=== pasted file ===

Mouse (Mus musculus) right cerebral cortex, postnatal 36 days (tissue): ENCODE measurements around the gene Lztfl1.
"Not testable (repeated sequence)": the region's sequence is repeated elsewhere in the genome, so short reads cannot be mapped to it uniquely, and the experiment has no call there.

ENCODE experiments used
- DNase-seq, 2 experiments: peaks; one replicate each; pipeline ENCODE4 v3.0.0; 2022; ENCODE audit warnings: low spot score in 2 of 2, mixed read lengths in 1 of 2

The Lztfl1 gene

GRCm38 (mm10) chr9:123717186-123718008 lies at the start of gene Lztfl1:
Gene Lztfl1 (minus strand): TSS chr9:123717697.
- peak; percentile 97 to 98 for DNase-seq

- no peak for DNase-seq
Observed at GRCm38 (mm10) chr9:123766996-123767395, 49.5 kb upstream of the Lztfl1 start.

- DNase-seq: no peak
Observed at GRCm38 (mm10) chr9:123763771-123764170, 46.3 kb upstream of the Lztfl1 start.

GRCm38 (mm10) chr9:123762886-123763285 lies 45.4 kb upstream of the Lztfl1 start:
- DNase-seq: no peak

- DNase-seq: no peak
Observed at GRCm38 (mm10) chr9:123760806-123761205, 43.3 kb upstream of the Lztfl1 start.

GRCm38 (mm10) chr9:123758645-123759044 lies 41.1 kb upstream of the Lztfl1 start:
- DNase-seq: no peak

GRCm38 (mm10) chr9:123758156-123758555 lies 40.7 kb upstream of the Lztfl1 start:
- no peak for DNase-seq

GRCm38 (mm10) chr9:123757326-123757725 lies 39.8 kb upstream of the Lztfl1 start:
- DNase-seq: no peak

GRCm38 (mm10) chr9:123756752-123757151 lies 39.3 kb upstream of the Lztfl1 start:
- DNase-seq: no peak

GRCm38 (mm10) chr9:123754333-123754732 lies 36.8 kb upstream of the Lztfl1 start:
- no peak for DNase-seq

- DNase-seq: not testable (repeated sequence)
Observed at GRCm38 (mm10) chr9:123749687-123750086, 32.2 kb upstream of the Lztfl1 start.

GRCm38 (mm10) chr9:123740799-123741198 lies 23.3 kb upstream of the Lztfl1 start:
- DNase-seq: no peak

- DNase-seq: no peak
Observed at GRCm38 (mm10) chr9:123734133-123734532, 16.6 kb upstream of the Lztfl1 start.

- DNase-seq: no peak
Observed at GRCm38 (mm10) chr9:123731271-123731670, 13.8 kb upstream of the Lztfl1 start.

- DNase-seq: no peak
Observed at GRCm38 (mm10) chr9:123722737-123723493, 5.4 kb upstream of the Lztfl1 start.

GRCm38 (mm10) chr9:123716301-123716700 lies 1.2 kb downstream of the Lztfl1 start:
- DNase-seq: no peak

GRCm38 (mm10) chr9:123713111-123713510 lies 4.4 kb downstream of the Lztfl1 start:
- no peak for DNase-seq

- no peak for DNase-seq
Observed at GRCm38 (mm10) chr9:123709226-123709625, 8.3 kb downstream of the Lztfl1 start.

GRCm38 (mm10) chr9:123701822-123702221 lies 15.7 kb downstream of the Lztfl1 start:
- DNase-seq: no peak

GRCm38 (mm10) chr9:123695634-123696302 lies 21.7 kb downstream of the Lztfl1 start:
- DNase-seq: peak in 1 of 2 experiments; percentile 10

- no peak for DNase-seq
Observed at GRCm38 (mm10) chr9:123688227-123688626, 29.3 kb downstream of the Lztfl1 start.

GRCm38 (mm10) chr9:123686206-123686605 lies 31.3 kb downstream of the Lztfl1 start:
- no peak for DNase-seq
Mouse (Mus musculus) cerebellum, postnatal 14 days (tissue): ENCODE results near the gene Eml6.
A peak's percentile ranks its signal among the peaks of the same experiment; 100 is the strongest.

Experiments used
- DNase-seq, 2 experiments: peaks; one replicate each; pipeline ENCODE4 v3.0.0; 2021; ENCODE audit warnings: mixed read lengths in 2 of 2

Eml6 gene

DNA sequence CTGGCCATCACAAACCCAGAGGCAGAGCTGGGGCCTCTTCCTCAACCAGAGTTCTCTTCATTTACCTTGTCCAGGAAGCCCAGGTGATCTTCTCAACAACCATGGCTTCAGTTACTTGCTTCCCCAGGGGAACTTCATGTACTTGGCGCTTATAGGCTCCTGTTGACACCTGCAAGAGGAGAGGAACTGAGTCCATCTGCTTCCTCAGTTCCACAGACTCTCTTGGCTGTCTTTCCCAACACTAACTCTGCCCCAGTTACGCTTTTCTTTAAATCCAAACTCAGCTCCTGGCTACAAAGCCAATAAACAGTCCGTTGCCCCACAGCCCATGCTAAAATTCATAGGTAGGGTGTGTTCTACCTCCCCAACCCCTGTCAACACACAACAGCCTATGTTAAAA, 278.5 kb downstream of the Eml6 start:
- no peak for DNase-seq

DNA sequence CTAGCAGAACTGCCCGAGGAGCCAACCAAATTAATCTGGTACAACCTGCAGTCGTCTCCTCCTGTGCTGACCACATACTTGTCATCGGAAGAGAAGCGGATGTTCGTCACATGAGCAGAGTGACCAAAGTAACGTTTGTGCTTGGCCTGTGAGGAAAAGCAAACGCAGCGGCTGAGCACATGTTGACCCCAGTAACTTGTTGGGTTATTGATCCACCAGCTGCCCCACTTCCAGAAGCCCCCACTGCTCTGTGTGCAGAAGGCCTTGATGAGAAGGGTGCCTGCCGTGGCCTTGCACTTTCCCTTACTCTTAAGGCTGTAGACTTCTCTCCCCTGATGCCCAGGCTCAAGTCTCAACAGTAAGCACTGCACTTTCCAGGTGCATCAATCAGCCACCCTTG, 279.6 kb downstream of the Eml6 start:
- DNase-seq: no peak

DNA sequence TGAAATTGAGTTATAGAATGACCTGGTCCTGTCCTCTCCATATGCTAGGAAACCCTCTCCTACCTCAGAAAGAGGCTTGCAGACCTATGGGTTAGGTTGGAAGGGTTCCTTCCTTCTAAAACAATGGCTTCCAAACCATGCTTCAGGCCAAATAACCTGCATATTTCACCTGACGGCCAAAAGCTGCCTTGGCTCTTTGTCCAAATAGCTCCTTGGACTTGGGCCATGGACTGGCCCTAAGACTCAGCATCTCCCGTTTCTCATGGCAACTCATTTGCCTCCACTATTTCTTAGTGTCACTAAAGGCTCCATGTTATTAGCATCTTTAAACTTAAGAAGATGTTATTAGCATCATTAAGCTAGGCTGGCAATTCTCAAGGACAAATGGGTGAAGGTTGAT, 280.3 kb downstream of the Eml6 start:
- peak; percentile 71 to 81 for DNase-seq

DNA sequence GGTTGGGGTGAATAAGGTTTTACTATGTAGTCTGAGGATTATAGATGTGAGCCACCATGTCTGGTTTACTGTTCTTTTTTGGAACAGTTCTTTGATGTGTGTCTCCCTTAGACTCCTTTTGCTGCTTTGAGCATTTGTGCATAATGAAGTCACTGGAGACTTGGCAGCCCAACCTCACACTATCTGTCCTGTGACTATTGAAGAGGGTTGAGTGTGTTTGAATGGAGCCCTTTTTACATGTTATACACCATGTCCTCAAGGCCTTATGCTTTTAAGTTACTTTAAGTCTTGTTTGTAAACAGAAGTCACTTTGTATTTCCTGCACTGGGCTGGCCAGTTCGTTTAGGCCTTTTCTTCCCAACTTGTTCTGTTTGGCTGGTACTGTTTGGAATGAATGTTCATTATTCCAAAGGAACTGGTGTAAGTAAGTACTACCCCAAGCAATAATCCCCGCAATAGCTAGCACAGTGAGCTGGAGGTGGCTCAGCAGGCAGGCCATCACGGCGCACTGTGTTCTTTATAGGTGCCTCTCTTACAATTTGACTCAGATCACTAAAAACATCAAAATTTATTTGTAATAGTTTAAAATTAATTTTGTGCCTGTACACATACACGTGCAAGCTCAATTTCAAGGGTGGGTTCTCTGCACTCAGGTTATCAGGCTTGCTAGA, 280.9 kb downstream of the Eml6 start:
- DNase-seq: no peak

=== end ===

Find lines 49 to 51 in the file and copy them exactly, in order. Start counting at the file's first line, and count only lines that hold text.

GRCm38 (mm10) chr9:123686206-123686605 lies 31.3 kb downstream of the Lztfl1 start:
- no peak for DNase-seq
Mouse (Mus musculus) cerebellum, postnatal 14 days (tissue): ENCODE results near the gene Eml6.